Redefining What Good Business Actually Looks Like
In a moment of high demand for the B Corp movement, it’s necessary to root our work in standards, recognizing that growth isn’t impactful unless it comes with integrity.
Leadership, as defined in B Corp Certification, is about performance, not intent, which means that B Corp Certification is not designed to be easy or quick.
Certification doesn’t mean that a company is ‘perfect,’ however — and B Lab has various mechanisms in place to ensure that a company is meeting its ‘risk standards.’
Continuous improvement is necessary, and B Lab is continuing to explore the future of the B Corp Performance Requirements, including specific requirements on key topics to ensure that they are more clear, impactful, and responsive. We welcome your feedback as we continue this process.
It’s widely recognized at this point that businesses need to step up to address the compounding societal and ecological challenges that the world is facing. But in order to do that, and sift through the potential noise of impact-washing that could easily result, it’s necessary to codify what good business actually looks like in practice. Among other things, that is what B Corp Certification — and the work of the B Lab and Sistema B Global Network — aims to achieve.
As my colleague Kali shared last week, the past year has shown us unprecedented demand for B Corp Certification. While this is a good thing, the growing interest in our work has also unfortunately led to increased wait times for companies who are seeking certification, straining both the B Lab team and the movement as a whole. Expansion of the B Corp community has also led to controversy, with members of our community and the B Corp standards coming under further scrutiny and criticism. As a stakeholder-driven organization, B Lab is not only committed to listening to those affected by our work: we strive for continuous improvement, just as we expect continuous improvement from B Corps.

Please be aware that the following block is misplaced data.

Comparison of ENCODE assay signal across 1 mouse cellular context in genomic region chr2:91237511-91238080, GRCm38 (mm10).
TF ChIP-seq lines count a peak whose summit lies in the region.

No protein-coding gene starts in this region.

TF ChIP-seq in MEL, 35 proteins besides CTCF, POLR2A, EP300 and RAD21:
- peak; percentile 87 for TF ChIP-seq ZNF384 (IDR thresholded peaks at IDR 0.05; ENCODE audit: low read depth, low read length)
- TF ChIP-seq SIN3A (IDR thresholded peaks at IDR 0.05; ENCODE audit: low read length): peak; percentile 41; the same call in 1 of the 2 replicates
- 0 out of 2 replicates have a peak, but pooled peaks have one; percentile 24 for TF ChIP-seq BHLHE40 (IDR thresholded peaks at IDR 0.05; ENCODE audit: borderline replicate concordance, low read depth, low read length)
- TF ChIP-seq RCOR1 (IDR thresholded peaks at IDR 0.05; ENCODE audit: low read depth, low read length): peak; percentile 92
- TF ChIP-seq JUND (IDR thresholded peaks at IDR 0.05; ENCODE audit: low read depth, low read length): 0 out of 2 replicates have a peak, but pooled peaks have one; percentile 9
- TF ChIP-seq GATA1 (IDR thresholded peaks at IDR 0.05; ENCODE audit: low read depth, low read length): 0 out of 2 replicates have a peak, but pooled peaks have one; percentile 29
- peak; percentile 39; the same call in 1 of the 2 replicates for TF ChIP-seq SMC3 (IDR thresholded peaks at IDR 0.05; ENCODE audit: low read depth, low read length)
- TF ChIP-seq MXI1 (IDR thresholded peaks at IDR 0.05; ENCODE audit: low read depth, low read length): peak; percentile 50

B Lab can, and must, evolve in order to ensure that B Corp Certification remains positioned to lead towards an inclusive, equitable, and regenerative economy. At the same time, we must hold true to certain core values and principles. The B Corp standards are intended to be what unifies the B Corp community: a tangible manifestation of the vision of the world we are trying to achieve; a mechanism to hold companies accountable; and the key to our credibility and integrity, which are essential to maintain and grow in order to achieve our collective ambition.
Leadership, as defined in B Corp Certification, is about performance, not intent. While B Corp Certification offers participation in a community of like-minded companies, the leadership of B Corp Certification is not just about a different mindset of doing business. It is about backing that mindset with specific and concrete actions, i.e. meeting the standards in a verifiable way. As a result, B Corp Certification is not designed to be easy or quick. The median score on the B Impact Assessment is 55, while B Corp Certification requires 80.
To be credible and meaningful, it takes time to ensure that a company meets the standards. Companies consistently have ‘inflated’ scores at the beginning of the verification process and have challenges providing the necessary verification of their practices. Independent of the need for improvements in our standards and verification processes, this ‘inflation,’ particularly in a period of high demand, leads to extra time in the process that has cascading effects for all businesses who are trying to certify. It also highlights the importance of diligence in the verification process itself to ensure that the companies that achieve the Certification are in fact meeting the standards.